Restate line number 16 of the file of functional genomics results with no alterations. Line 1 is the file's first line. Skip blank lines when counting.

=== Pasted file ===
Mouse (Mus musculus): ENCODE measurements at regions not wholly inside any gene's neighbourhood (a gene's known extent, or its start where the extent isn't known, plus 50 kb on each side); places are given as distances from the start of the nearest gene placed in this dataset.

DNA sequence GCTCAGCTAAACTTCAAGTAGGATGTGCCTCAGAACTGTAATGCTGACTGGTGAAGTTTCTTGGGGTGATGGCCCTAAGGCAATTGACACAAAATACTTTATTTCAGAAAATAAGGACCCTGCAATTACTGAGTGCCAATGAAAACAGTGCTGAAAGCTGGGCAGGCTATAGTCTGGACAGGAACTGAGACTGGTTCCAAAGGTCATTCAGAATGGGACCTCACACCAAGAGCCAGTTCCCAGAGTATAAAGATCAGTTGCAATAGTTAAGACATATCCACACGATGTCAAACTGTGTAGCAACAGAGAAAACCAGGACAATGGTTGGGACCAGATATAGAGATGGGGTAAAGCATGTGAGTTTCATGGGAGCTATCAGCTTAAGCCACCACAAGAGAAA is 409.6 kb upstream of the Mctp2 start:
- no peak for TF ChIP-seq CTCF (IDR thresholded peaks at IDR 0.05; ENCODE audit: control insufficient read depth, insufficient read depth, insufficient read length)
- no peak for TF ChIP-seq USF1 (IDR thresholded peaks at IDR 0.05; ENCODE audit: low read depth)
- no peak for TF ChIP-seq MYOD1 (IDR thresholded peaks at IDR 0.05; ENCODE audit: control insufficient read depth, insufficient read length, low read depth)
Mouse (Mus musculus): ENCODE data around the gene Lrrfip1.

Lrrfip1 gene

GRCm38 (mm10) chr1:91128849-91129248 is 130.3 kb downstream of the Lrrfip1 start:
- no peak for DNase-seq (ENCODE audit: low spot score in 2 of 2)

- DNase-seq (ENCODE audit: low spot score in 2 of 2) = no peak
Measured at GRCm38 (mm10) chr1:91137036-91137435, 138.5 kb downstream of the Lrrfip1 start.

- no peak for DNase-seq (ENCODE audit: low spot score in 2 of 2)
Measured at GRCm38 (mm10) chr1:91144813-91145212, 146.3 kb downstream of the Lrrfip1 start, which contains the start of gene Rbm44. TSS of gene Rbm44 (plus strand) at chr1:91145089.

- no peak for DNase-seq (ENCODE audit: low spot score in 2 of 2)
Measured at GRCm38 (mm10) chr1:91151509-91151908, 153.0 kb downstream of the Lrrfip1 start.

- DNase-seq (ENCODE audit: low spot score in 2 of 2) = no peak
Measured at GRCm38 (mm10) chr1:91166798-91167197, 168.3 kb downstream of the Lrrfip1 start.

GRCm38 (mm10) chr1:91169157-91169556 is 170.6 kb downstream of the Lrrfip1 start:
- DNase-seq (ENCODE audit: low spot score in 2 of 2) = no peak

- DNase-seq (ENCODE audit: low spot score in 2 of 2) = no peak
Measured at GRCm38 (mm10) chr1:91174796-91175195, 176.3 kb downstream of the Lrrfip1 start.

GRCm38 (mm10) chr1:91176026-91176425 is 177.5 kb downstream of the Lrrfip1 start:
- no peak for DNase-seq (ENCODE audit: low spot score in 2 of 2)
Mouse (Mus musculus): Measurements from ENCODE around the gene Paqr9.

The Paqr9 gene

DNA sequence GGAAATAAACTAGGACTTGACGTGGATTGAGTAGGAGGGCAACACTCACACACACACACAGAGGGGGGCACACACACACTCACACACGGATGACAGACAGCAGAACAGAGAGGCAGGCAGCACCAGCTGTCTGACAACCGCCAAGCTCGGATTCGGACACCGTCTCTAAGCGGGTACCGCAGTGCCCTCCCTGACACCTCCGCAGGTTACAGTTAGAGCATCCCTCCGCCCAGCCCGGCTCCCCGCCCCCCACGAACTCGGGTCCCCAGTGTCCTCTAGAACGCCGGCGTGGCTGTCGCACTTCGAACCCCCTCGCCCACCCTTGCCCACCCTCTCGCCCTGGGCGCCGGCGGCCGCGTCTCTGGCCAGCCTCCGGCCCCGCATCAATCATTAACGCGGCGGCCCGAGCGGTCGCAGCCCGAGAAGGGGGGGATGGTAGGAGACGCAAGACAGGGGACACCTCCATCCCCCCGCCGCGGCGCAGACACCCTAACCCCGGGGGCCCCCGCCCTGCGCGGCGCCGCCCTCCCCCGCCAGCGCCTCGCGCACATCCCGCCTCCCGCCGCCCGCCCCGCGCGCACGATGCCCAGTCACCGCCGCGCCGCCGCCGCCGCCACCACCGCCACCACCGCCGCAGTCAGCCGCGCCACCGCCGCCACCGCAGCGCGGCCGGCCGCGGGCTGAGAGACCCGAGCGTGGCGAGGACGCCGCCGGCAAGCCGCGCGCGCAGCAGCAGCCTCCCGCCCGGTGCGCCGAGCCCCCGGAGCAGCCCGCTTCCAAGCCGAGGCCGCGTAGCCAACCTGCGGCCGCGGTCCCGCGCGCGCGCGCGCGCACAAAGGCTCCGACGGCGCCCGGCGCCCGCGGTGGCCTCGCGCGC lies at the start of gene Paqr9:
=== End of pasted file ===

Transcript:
- DNase-seq (ENCODE audit: low spot score in 2 of 2) = no peak